People in private funds who will take advantage of the 30 per cent rebate come from all walks of life and all levels of income. To try to put a means test on all of this or to try to play around with it, as was proposed originally, is completely wrong and impossible.

This bill is basically in three parts. The 30 per cent rebate is part of it, but the registration of organisations and other related matters are also part of the bill. The establishment of the Private Health Insurance Administration Council will transfer a number of factors—registration or cancellation of registration and merger proposals—from the minister to the council.

This bill restricts new registration to companies whose primary purpose is the operation of a health benefits fund, and it requires any current registered organisations that are unincorporated associations to become incorporated as a company within a period established by the minister—all responsible and sensible business administration. There are incentives that allow the Health Insurance Commission 14 days to either grant or refuse the claim for an incentive payment and which provide for internal reviews by the Health Insurance Commission of a decision to refuse to pay a claim—all of these things are improvements.

The bill also enables a person who has paid a premium or whose employer as a fringe benefit has paid their premium to register for the premiums deductions scheme—all sensible things. It removes the requirements for annual registration in the premiums deductions scheme for individuals in health funds. It introduces a new section that provides that the minister may revoke the status of a participating fund. It requires a health fund, when given notice, to produce a certificate in writing from a registered company auditor as to the correctness of its accounts—all of these are sensible management things that should have been done years ago. And here we are in 1999 under a Liberal government, a Liberal minister, making changes that should have been in place 10 years ago or longer.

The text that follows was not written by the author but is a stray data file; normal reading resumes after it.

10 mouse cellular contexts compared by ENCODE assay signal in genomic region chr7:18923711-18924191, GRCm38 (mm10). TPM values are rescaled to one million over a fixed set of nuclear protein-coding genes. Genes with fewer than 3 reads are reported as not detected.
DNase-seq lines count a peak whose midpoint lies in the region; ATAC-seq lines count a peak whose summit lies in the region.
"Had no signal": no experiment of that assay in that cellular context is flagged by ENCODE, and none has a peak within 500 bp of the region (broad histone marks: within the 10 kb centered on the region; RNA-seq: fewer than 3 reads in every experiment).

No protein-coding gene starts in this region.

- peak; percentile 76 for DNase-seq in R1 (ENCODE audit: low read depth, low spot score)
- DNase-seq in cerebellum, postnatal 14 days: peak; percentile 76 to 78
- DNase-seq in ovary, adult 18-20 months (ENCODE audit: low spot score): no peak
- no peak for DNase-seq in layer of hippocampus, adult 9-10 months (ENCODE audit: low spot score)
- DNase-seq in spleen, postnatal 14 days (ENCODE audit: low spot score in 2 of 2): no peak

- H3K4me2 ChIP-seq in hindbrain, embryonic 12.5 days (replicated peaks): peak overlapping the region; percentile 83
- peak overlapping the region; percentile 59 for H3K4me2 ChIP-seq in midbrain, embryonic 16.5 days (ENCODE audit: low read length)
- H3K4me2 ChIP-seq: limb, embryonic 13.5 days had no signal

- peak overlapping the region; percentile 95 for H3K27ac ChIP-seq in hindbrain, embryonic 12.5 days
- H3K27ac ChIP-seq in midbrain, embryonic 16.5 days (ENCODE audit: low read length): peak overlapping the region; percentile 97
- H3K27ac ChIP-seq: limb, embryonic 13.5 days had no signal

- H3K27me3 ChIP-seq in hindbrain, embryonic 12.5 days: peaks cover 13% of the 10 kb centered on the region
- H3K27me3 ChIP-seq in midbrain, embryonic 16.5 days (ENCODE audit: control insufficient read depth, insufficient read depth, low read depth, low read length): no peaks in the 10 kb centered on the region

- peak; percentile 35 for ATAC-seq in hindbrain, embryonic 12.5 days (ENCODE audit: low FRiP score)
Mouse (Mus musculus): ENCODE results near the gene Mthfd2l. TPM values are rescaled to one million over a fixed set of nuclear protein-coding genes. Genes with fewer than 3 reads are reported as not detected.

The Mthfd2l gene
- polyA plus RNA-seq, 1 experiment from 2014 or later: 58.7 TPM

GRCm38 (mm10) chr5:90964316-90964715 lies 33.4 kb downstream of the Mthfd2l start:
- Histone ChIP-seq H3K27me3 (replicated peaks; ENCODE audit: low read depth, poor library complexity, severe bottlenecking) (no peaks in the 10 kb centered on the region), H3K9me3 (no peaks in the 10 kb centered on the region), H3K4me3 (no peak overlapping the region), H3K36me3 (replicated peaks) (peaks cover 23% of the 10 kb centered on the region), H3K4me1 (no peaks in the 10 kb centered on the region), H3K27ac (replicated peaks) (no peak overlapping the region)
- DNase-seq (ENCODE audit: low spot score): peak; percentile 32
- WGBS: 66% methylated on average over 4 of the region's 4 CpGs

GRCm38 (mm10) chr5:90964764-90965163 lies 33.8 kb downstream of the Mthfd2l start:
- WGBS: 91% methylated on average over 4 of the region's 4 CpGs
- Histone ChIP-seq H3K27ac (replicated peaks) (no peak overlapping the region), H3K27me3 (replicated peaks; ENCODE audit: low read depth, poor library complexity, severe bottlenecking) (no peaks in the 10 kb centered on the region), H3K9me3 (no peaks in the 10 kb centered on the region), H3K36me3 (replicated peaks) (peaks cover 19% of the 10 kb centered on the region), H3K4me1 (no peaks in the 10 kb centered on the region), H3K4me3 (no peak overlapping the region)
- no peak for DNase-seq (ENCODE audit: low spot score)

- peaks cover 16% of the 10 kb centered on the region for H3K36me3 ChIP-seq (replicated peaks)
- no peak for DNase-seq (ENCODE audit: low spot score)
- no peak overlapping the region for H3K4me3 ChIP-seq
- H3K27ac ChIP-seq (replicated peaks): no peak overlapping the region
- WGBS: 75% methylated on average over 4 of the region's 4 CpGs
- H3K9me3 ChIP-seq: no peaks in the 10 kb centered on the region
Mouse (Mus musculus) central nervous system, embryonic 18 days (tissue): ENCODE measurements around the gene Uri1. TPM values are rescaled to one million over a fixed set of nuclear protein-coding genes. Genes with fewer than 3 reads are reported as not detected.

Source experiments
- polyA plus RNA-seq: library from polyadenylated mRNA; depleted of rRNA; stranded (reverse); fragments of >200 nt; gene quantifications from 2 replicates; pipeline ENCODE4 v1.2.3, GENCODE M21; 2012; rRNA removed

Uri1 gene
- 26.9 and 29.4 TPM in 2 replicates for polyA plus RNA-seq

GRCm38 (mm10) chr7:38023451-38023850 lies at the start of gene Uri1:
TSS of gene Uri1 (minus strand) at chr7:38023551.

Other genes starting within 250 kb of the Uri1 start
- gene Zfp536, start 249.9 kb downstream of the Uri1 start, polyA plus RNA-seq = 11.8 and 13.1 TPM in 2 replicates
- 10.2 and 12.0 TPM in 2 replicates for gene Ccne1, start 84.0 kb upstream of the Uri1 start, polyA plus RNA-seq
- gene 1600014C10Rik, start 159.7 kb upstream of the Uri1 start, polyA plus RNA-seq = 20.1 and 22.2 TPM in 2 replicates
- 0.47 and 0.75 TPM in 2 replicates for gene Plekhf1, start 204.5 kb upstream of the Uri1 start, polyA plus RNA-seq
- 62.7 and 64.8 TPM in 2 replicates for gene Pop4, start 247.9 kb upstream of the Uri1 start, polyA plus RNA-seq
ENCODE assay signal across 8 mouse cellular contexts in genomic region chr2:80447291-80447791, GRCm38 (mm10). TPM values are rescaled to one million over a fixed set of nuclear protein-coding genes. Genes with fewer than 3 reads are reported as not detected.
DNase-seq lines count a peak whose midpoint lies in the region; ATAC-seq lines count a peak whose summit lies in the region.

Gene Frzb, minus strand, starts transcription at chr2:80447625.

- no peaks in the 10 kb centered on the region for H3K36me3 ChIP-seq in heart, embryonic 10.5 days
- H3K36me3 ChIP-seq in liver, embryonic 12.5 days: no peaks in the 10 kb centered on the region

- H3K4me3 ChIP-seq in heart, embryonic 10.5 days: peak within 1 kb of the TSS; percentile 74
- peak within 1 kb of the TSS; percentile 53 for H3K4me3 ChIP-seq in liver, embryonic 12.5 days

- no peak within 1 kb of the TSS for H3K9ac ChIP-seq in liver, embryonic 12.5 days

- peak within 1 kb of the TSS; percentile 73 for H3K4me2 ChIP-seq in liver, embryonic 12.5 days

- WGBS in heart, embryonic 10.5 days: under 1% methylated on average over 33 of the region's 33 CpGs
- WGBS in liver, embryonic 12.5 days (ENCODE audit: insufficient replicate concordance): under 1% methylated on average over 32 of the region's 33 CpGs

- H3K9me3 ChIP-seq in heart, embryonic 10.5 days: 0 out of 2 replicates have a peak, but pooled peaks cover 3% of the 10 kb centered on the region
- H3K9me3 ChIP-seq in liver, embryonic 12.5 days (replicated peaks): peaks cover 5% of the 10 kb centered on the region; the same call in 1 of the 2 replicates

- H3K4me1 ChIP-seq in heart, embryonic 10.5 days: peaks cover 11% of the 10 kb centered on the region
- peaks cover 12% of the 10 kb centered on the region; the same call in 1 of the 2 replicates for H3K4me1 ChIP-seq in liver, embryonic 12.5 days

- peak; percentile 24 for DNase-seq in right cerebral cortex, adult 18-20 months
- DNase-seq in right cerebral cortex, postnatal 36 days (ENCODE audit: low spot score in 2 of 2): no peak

I want to say how strongly I support the changes the government is making in health in Australia. With the cooperation of the states we can go further, and with a willingness of this House and, particularly, the Senate we can move ahead to fix and to allay the fears that the Australian people have about the costs and the difficulties within the health system. We have made changes. They have been good changes. That is the insurance part of it.

There is one area of health that does concern me, and that is the abuse of drugs in Australia. I know this bill does not cover those issues, but I just want to briefly congratulate the minister on the way in which the government is moving ahead in this area.


Mr Kerr —On a point of order, Mr Deputy Speaker: the honourable member has ranged from gratuitous advice to the New South Wales government to now self-admittedly departing from the subject matter of this bill. Perhaps, given his confession, he might be brought back to the subject matter of the bill.